Naswreck: Bogus ANC delegates threaten conference

If the credentials of the branches are not resolved on Saturday, the first day of the conference, the crucial ANC party gathering could be disrupted. (Delwyn Verasamy/M&G)

If the credentials of the branches are not resolved on Saturday, the first day of the conference, the crucial ANC party gathering could be disrupted. (Delwyn Verasamy/M&G)

At least 300 ANC branches have been disqualified from attending the party’s crucial elective conference at Nasrec this weekend after failing to hold branch general meetings (BGMs) to nominate leaders.

A member of the ANC dispute adjudication committee, Billy Masetlha, and numerous ANC officials confirmed this on Thursday.

But several of these branches are allegedly trying to force their way into the national conference in a desperate bid to support their candidates.

One such example is in Limpopo, where the signature of a branch chairperson was forged to legitimise a fake attendance register, and three people were chosen as delegates despite the BGM not taking place.

In North West, ANC members in Rustenburg have made similar claims, after the ward 16 branch failed to hold a BGM but appointed a delegate to the national conference.

ANC chief whip Jackson Mthembu said he knew of 26 branches in Mpumalanga that had not successfully held their BGMs, yet had elected delegates.

Mthembu said ward 11 branch in Ackerville township in Emalahleni, where his son is a member, had elected a Nkosazana Dlamini-Zuma (NDZ) delegate to attend the conference despite failing to form a quorum.

“That branch sat and didn’t quorate and the meeting couldn’t continue because even the deployee didn’t bring the official package — they were writing on a notebook,” Mthembu said.
“I was not there personally but my son Mandla was there. Notwithstanding that, the entire branch is supportive of CR17 [Cyril Ramaphosa] but they have an NDZ delegate.”

Western Cape ANC leader Faiez Jacobs said there were about 40 branches that didn’t hold BGMs. But he was hesitant to withdraw his delegates while it seemed provinces with similar complaints were intent on being represented by a full delegation.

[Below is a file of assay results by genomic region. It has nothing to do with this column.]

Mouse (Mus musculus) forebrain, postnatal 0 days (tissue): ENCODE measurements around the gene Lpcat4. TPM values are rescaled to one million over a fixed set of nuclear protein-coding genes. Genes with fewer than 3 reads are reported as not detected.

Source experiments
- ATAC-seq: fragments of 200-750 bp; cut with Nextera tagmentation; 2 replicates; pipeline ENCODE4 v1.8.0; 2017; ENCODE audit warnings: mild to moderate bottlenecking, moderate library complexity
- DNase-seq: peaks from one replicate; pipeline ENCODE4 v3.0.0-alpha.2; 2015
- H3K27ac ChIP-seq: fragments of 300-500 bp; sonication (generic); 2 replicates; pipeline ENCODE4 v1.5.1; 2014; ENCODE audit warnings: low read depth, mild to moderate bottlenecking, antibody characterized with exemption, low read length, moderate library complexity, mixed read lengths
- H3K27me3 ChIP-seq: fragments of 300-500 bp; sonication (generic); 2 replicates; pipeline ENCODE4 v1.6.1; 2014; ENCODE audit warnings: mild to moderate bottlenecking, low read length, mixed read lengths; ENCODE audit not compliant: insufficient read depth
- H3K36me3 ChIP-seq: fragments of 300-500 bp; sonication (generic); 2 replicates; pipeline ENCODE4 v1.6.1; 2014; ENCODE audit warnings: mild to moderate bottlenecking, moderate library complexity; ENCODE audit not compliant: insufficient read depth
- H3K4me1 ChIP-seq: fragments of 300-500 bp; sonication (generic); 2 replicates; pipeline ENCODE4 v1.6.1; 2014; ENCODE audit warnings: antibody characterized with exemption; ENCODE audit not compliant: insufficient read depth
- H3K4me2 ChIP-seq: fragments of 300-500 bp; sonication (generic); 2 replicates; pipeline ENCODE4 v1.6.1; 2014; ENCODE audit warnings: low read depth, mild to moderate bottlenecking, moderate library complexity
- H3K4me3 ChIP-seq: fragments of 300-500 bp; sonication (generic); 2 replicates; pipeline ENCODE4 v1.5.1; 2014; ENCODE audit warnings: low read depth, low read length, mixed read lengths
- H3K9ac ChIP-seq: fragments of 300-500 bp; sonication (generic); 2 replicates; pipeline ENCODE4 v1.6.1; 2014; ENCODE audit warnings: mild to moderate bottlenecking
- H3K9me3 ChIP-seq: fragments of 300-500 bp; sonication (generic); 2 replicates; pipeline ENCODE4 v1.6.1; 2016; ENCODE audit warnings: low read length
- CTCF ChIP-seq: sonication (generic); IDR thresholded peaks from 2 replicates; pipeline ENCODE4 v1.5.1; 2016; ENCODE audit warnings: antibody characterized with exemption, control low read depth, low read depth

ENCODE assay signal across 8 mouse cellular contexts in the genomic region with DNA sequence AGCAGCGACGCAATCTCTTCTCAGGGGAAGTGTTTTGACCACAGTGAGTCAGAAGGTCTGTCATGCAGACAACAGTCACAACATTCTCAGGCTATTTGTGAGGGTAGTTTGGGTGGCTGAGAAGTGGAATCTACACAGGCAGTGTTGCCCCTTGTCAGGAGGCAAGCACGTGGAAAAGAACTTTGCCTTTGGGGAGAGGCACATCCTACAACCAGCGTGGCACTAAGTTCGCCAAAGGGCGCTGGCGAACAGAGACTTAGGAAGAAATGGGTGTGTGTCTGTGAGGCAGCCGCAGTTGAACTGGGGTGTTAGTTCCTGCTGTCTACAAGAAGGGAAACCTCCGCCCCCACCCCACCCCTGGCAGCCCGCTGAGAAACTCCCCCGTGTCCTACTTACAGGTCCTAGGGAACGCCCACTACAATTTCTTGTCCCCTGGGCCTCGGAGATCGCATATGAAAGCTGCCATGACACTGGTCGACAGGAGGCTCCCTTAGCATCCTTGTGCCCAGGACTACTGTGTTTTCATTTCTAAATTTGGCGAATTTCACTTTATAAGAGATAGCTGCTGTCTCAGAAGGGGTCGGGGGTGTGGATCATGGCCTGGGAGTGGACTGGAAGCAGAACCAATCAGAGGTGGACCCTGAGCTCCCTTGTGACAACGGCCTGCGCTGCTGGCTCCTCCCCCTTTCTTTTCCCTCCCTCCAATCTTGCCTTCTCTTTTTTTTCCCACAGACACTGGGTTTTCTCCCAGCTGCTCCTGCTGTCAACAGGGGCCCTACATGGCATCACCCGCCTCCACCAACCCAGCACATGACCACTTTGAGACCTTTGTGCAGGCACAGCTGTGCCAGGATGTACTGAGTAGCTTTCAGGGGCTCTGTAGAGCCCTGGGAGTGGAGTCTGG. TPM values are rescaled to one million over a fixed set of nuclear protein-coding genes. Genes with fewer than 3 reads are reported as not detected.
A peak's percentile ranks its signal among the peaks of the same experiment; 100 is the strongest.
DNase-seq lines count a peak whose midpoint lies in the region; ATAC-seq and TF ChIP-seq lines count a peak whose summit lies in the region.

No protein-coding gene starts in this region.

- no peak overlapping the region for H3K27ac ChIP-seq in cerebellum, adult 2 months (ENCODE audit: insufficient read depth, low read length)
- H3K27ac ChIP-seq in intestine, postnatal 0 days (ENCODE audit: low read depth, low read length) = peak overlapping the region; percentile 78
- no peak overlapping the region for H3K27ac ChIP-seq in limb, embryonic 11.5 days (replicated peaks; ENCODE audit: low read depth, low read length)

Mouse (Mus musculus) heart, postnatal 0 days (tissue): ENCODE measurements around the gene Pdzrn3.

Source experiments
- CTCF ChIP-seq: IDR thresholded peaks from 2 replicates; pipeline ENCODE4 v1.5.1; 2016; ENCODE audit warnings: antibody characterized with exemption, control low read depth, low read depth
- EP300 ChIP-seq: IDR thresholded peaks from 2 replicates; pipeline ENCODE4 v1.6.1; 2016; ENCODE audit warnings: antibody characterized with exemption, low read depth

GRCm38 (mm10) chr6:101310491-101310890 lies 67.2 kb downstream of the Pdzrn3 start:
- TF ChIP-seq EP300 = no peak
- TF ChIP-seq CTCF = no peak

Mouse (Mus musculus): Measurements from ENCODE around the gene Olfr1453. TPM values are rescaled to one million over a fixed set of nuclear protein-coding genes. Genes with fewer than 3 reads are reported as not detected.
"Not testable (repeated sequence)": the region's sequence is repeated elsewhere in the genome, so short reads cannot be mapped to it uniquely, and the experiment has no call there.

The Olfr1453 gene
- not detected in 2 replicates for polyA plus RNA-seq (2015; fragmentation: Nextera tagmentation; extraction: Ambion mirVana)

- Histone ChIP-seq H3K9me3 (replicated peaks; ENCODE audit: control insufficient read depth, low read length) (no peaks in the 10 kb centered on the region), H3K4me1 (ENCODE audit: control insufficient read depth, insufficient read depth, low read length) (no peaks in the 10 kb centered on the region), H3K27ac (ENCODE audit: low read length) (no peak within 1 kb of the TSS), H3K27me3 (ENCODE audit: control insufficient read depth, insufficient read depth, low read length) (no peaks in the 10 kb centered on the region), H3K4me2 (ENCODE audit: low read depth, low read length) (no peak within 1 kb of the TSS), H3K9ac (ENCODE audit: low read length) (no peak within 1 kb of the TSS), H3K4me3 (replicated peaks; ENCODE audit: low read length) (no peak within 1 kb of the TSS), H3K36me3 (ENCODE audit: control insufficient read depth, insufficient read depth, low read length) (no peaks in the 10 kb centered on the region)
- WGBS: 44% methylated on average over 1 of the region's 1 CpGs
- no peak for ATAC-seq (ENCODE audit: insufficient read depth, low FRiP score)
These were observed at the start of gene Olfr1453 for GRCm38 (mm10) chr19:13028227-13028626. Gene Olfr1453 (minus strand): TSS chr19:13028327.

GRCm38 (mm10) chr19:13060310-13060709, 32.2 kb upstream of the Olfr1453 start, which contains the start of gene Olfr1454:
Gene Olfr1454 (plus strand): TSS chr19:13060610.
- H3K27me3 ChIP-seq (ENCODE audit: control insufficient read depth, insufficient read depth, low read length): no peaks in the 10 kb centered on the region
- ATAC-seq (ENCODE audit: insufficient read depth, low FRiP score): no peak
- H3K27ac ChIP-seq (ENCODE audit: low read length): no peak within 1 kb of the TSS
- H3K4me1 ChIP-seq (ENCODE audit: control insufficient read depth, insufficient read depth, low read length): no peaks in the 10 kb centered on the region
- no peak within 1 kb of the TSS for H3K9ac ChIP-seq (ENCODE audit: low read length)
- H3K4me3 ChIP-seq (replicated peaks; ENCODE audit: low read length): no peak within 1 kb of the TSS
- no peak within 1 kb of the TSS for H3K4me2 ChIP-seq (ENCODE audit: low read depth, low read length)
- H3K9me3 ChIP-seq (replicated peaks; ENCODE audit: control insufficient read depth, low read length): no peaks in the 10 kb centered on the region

“It’s clear that 170 branches in KZN [KwaZulu-Natal] can’t go to conference if there is no legitimate proof they held BGMs — but they are pushing it by force,” he said. “In the Western Cape, we’ve kept to the rules, we had little numbers but we couldn’t get our act together for those 40 branches and we lost those. We’ve accepted the rules. They must accept the rules as well.”

KwaZulu-Natal ANC secretary Super Zuma conceded that the delegation numbers in his province would probably be reduced, but denied that there were as many as 170 branches that had not held BGMs.

“That’s nonsense … It’s not that much … But in all provinces, I don’t think anyone will get a 100% of the delegations. It affects all provinces. But, in terms of the delegation that is coming to the national conference, I don’t think there would be huge cuts,” said Zuma.

A heated debate on the credentials of branches present is expected at the opening of conference on Saturday and if an agreement isn’t reached, the gathering could collapse.

There are also fears that the conference could be interdicted by branch leaders unhappy with the handling of the dispute process.

But Masetlha this week warned that any attempts to legitimise bogus delegates would be thwarted.

“What I know for a fact is that none of the people who did not have BGMs at all, or who were not nominated at BGMs, can actually have access to any part of our conference, not one,” he said. “They can take their chances, they will not be allowed. It will take some miracle for somebody who did not have a BGM.